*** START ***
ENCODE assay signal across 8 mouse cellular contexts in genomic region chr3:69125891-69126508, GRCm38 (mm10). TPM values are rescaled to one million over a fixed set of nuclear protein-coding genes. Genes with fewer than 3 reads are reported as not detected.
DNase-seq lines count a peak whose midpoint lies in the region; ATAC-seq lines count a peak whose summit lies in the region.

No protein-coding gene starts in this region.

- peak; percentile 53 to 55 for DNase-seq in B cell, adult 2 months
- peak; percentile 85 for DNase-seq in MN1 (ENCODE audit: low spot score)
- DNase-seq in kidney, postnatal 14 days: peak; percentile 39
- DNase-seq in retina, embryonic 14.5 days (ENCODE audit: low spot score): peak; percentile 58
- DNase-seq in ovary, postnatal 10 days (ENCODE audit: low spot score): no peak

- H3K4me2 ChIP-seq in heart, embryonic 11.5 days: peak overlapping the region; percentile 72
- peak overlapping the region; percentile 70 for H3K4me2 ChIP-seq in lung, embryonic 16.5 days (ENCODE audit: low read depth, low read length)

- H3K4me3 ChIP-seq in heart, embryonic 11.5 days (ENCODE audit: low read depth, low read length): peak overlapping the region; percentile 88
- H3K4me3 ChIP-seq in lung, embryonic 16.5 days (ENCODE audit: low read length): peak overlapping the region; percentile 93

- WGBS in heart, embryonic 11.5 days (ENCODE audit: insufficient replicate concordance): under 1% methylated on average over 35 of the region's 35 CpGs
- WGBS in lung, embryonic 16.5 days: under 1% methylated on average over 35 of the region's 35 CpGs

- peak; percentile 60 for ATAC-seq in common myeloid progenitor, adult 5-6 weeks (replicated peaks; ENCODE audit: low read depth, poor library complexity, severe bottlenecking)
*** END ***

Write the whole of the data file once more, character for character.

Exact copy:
ENCODE assay signal across 8 mouse cellular contexts in genomic region chr3:69125891-69126508, GRCm38 (mm10). TPM values are rescaled to one million over a fixed set of nuclear protein-coding genes. Genes with fewer than 3 reads are reported as not detected.
DNase-seq lines count a peak whose midpoint lies in the region; ATAC-seq lines count a peak whose summit lies in the region.

No protein-coding gene starts in this region.

- peak; percentile 53 to 55 for DNase-seq in B cell, adult 2 months
- peak; percentile 85 for DNase-seq in MN1 (ENCODE audit: low spot score)
- DNase-seq in kidney, postnatal 14 days: peak; percentile 39
- DNase-seq in retina, embryonic 14.5 days (ENCODE audit: low spot score): peak; percentile 58
- DNase-seq in ovary, postnatal 10 days (ENCODE audit: low spot score): no peak

- H3K4me2 ChIP-seq in heart, embryonic 11.5 days: peak overlapping the region; percentile 72
- peak overlapping the region; percentile 70 for H3K4me2 ChIP-seq in lung, embryonic 16.5 days (ENCODE audit: low read depth, low read length)

- H3K4me3 ChIP-seq in heart, embryonic 11.5 days (ENCODE audit: low read depth, low read length): peak overlapping the region; percentile 88
- H3K4me3 ChIP-seq in lung, embryonic 16.5 days (ENCODE audit: low read length): peak overlapping the region; percentile 93

- WGBS in heart, embryonic 11.5 days (ENCODE audit: insufficient replicate concordance): under 1% methylated on average over 35 of the region's 35 CpGs
- WGBS in lung, embryonic 16.5 days: under 1% methylated on average over 35 of the region's 35 CpGs

- peak; percentile 60 for ATAC-seq in common myeloid progenitor, adult 5-6 weeks (replicated peaks; ENCODE audit: low read depth, poor library complexity, severe bottlenecking)